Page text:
Factors affecting durability:

  • stainless steel grade
  • environment
  • surface finish

Chloride ions are the most aggressive environmental hazard when assessing the pitting corrosion risk. Marine and coastal sites tend to be the most aggressive and so give the lowest projected durability.

Acid conditions, sometimes found in industrialised atmospheres, are also aggressive.

It is also important to consider the effects of local ‘micro climates’ that may influence how aggressive an environment is.

Estimated pit penetration times
The pitting life predictions shown in the table are based on a linear pit growth rate model.

Location Estimated Time to Penetrate 1mm (Years) by steel type
304 grade 316 grade
Marine 145 260
Semi-industrial 135 525
Rural 770 1200

The marine and rural site samples had ‘mill’ finishes and the semi-industrial site results had dull polished finishes.

The 1mm-perforation times for the 304 type are consistent with the projected design lives of most buildings.

For further information refer to
https://www.bssa.org.uk/topics.php?article=51

Life Cycle Costing & Stainless Steel Wire & Mesh?

An important attribute of stainless steel is its ability to provide long term performance with minimal maintenance. Whilst galvanised steel has a lower material cost than stainless steel, the cost of using galvanised steel, over the desired life of the product or system in which it is used, is considerably more.

When deciding whether or not to use stainless steel wire or mesh instead of galvanised steel equivalent, it is important to consider the life expected from the product. If you only need the wire or mesh to last say one year, then the lower cost material is probably a better choice. On the other hand, if you expect a life of 20 or 30 years, you should consider stainless steel.

Whilst it is easy to make an intuitive decision on the choice, how can we determine the exact life point at which stainless steel becomes the best choice? The answer is by calculating the Life Cycle Costing (LCC) of the various alternative materials.

How is Life Cycle Costing Calculated?
Using a complex formula which takes into account:

  • Material cost
  • Fabrication and installation costs
  • Periodic maintenance costs
  • Periodic replacement costs
  • Cost of lost production or product usage
  • Residual value at the end of service life

The lower the LCC, the lower is the true cost of using the material.

LCC has long been used in industries such as defence, airline, offshore oil and gas, railway and power generation and distribution.

The graph below is indicative of the variation of the total cost of using stainless steel and two lower cost alternative materials. The cost of stainless steel changes very little with time. The other two materials are initially cheaper but the costs rise over the years. The step changes are due to the replacement of the component.

Stainless steel life cycle costing graph and two other cheaper materials with step changes due to replacement costs (South African Stainless Steel Development Association)

 

The International Chromium Association has developed a PC program to calculate LCC and this is available from the Australian Stainless Steel Development Association (ASSDA).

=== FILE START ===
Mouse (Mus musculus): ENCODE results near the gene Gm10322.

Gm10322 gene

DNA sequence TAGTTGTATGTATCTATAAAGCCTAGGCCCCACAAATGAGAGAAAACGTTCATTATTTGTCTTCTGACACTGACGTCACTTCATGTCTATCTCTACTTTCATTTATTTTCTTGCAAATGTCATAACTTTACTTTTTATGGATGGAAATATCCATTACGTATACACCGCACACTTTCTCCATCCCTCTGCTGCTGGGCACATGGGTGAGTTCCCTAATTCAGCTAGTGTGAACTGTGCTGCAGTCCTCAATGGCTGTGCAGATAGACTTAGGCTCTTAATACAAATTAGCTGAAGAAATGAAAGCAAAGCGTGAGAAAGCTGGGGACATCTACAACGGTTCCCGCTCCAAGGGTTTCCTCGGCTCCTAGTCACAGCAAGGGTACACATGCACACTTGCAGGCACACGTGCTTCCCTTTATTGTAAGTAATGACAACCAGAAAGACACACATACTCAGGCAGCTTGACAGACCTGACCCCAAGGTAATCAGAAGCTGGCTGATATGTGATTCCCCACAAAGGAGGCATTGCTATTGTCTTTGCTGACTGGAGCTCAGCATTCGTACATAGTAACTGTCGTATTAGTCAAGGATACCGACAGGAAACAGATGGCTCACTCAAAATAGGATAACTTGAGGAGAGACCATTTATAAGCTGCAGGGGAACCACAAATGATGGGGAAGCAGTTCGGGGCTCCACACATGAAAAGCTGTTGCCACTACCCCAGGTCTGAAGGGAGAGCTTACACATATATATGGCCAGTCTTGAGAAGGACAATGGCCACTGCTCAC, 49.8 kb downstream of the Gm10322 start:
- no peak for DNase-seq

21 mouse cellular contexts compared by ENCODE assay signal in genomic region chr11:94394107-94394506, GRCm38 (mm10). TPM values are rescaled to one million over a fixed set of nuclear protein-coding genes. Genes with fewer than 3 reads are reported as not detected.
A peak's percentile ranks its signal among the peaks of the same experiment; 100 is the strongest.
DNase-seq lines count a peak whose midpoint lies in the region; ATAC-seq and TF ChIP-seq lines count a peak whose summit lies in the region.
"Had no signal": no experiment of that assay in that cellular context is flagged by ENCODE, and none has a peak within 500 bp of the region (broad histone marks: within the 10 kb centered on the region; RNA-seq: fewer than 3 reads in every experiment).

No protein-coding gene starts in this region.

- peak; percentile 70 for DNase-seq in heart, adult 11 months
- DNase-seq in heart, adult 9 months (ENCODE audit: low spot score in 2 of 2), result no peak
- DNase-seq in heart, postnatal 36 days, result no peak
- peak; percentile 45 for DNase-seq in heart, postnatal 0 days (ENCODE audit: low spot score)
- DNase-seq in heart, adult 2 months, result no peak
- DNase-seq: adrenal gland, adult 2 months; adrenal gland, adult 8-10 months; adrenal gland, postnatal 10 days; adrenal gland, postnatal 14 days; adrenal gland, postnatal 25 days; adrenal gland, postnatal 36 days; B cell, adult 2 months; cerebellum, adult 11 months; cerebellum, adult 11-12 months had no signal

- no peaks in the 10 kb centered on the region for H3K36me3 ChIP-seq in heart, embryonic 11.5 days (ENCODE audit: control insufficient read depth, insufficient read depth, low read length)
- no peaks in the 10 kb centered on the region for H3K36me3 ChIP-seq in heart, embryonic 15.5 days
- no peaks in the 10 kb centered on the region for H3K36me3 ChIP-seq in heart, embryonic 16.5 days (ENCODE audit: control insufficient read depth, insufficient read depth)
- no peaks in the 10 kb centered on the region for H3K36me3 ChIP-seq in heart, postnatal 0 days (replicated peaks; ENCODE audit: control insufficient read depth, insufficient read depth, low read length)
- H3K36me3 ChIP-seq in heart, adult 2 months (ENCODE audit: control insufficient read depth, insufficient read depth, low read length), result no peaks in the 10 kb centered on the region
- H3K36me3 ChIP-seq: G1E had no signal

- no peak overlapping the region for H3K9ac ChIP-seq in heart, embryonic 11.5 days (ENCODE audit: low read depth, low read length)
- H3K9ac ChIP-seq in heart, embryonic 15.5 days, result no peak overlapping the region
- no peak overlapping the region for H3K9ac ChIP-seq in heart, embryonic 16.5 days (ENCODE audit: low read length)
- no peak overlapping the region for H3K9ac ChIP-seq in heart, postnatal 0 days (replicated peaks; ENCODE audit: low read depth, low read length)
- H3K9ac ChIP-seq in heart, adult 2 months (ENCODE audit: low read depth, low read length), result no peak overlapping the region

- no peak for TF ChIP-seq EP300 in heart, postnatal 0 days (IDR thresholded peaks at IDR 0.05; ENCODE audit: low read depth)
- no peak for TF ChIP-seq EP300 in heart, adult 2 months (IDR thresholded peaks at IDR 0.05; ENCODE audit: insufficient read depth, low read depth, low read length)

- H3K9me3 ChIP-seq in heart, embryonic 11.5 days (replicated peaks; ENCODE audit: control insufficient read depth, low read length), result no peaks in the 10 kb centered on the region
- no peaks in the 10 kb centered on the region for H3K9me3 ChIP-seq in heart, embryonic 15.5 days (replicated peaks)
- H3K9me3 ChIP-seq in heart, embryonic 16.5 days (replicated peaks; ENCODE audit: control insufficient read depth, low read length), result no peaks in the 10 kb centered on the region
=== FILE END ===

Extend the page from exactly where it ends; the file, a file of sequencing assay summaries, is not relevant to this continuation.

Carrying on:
Ask us about the many projects that we have been involved in where stainless steel wire & mesh have had the lower life cycle costing!

Sustainability and Stainless Steel Wire & Mesh?

Sustainable and sustainability are terms that we hear every day, in fact, we are bombarded with them. Just about every product on the market has the “sustainable” tag, because marketers know that consumers want “sustainable” products.

But what is “sustainable? We’re sure everyone thinks they know, but they may struggle to actually define it. We like the LandLearn NSW definition – “taking what we need to live now, without jeopardising the potential for people in the future to meet their needs”.

Sustainable materials:

  • have a low carbon emission footprint – stainless steel has low maintenance costs and long life, both of which are major contributors to a low carbon footprint
  • are not harmful to the people who handle it, or to the environment, during manufacture, use, recycling and disposal
  • are corrosion resistant and durable – if the correct stainless steel is used and properly maintained, it will last the life of the project. Stainless steel naturally forms a passive surface layer due to its chromium content, ensuring that it remains inert, posing no risk to people or the environment
  • have high recycled content – stainless steel is 100% recyclable into new stainless steel, with no reduction in quality. Disposal of end-of-life stainless steel therefore poses no environmental problems. The average recycle content of 300 series stainless steels used in the building and construction industries is about 80%
  • have high recapture rates – because it has high scrap value, no incentives are needed to encourage the collection and recycling of stainless steel. A recent international study by the International Stainless Steel Forum (ISSF) determined that about 92% of stainless steel used in the building and construction industries is recycled.

Taking into account its full life cycle, stainless steel has one of the lightest impacts on the environment, of all engineering materials.

For more information about stainless steel and sustainability, please visit www.sustainablestainless.org.